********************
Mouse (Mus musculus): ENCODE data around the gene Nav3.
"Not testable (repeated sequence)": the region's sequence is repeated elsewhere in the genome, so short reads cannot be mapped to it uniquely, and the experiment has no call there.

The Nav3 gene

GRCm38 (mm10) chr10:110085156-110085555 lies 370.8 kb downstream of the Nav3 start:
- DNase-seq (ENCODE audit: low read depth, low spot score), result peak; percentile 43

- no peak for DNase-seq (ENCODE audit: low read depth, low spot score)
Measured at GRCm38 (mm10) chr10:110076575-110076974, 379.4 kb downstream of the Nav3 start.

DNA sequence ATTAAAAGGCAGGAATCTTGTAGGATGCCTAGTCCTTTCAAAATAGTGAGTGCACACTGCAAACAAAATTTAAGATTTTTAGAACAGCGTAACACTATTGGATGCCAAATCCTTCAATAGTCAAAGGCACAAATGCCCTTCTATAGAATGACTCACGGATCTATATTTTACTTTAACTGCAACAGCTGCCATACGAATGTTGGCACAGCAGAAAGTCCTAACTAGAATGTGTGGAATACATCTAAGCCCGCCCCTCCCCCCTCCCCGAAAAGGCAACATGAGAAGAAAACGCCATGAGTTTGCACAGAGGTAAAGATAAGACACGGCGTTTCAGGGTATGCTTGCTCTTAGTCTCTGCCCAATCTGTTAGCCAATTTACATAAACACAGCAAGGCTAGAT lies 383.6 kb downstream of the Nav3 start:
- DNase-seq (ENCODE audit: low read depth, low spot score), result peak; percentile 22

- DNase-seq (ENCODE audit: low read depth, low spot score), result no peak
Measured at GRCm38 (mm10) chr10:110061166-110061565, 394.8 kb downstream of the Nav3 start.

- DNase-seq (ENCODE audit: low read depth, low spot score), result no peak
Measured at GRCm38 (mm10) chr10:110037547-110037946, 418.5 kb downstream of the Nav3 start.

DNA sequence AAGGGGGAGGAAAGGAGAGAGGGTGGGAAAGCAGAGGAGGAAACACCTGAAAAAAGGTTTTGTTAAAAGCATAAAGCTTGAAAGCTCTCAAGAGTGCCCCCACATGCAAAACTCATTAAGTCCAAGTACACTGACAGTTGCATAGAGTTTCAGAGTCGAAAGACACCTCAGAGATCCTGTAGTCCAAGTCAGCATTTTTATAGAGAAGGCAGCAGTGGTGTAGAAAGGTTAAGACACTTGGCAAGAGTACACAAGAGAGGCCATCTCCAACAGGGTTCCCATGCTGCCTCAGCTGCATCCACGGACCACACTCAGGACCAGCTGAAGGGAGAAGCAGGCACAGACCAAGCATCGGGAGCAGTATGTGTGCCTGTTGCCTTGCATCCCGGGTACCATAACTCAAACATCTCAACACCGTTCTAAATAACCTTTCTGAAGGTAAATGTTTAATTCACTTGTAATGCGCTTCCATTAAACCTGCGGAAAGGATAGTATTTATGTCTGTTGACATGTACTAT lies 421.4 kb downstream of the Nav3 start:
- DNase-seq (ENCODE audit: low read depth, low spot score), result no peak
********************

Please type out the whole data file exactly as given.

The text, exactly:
Mouse (Mus musculus): ENCODE data around the gene Nav3.
"Not testable (repeated sequence)": the region's sequence is repeated elsewhere in the genome, so short reads cannot be mapped to it uniquely, and the experiment has no call there.

The Nav3 gene

GRCm38 (mm10) chr10:110085156-110085555 lies 370.8 kb downstream of the Nav3 start:
- DNase-seq (ENCODE audit: low read depth, low spot score), result peak; percentile 43

- no peak for DNase-seq (ENCODE audit: low read depth, low spot score)
Measured at GRCm38 (mm10) chr10:110076575-110076974, 379.4 kb downstream of the Nav3 start.

DNA sequence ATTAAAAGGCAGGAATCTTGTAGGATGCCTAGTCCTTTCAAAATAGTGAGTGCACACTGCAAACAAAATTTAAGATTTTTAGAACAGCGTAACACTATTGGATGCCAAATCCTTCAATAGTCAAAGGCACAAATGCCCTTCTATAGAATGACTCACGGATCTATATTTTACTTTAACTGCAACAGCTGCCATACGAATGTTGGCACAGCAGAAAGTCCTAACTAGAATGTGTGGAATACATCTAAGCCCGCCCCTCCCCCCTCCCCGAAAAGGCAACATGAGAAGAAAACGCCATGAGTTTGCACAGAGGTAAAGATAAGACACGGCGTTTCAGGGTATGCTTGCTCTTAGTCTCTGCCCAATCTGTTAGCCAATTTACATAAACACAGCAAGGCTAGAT lies 383.6 kb downstream of the Nav3 start:
- DNase-seq (ENCODE audit: low read depth, low spot score), result peak; percentile 22

- DNase-seq (ENCODE audit: low read depth, low spot score), result no peak
Measured at GRCm38 (mm10) chr10:110061166-110061565, 394.8 kb downstream of the Nav3 start.

- DNase-seq (ENCODE audit: low read depth, low spot score), result no peak
Measured at GRCm38 (mm10) chr10:110037547-110037946, 418.5 kb downstream of the Nav3 start.

DNA sequence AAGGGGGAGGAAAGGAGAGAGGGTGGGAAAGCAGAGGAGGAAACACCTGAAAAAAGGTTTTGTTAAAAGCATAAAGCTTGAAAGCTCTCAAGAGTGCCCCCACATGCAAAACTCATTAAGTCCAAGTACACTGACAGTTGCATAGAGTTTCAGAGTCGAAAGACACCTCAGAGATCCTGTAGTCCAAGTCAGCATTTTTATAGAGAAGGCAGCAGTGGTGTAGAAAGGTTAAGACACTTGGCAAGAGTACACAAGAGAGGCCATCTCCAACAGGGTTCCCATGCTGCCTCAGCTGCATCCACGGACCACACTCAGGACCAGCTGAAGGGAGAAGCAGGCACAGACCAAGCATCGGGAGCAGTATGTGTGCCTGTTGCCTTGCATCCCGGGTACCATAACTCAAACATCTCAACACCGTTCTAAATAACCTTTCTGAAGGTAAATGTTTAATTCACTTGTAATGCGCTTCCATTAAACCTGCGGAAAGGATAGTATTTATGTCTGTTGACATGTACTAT lies 421.4 kb downstream of the Nav3 start:
- DNase-seq (ENCODE audit: low read depth, low spot score), result no peak